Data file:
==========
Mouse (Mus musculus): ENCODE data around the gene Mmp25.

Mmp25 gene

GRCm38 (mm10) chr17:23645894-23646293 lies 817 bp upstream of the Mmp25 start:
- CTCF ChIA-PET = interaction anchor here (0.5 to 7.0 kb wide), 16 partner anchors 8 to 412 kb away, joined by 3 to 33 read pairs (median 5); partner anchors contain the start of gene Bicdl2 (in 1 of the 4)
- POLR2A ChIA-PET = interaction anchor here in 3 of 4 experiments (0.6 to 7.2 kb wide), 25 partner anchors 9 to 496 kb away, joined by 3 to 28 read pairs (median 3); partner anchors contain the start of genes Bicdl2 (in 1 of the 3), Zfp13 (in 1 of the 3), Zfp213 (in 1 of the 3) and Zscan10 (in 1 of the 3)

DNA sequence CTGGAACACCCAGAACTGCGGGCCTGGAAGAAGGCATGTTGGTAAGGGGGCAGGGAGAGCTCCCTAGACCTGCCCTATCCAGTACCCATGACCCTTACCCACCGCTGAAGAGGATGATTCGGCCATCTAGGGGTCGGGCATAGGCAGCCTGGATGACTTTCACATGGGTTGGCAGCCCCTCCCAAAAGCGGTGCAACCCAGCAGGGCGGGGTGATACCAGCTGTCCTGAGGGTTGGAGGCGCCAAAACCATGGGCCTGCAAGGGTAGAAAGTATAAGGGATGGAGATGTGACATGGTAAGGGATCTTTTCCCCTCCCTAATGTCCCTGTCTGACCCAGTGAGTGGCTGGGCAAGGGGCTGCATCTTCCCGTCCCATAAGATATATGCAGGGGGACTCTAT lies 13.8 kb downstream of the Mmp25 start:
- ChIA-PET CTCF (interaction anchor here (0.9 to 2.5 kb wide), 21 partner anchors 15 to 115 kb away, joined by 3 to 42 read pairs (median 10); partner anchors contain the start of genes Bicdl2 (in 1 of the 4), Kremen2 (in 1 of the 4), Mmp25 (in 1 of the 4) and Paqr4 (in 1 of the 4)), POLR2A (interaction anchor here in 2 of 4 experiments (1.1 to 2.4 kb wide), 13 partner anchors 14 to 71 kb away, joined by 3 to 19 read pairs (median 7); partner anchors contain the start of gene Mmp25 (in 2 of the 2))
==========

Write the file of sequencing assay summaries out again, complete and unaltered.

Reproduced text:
Mouse (Mus musculus): ENCODE data around the gene Mmp25.

Mmp25 gene

GRCm38 (mm10) chr17:23645894-23646293 lies 817 bp upstream of the Mmp25 start:
- CTCF ChIA-PET = interaction anchor here (0.5 to 7.0 kb wide), 16 partner anchors 8 to 412 kb away, joined by 3 to 33 read pairs (median 5); partner anchors contain the start of gene Bicdl2 (in 1 of the 4)
- POLR2A ChIA-PET = interaction anchor here in 3 of 4 experiments (0.6 to 7.2 kb wide), 25 partner anchors 9 to 496 kb away, joined by 3 to 28 read pairs (median 3); partner anchors contain the start of genes Bicdl2 (in 1 of the 3), Zfp13 (in 1 of the 3), Zfp213 (in 1 of the 3) and Zscan10 (in 1 of the 3)

DNA sequence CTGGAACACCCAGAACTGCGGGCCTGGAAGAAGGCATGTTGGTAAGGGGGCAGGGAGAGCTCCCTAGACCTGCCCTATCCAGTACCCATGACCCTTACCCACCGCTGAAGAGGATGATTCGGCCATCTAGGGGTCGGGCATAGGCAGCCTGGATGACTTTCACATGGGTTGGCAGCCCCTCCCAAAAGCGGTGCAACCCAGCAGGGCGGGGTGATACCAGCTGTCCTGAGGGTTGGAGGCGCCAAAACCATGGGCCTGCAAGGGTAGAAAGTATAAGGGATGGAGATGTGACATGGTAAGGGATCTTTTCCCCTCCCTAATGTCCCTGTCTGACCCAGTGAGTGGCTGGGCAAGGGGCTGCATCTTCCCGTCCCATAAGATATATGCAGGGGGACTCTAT lies 13.8 kb downstream of the Mmp25 start:
- ChIA-PET CTCF (interaction anchor here (0.9 to 2.5 kb wide), 21 partner anchors 15 to 115 kb away, joined by 3 to 42 read pairs (median 10); partner anchors contain the start of genes Bicdl2 (in 1 of the 4), Kremen2 (in 1 of the 4), Mmp25 (in 1 of the 4) and Paqr4 (in 1 of the 4)), POLR2A (interaction anchor here in 2 of 4 experiments (1.1 to 2.4 kb wide), 13 partner anchors 14 to 71 kb away, joined by 3 to 19 read pairs (median 7); partner anchors contain the start of gene Mmp25 (in 2 of the 2))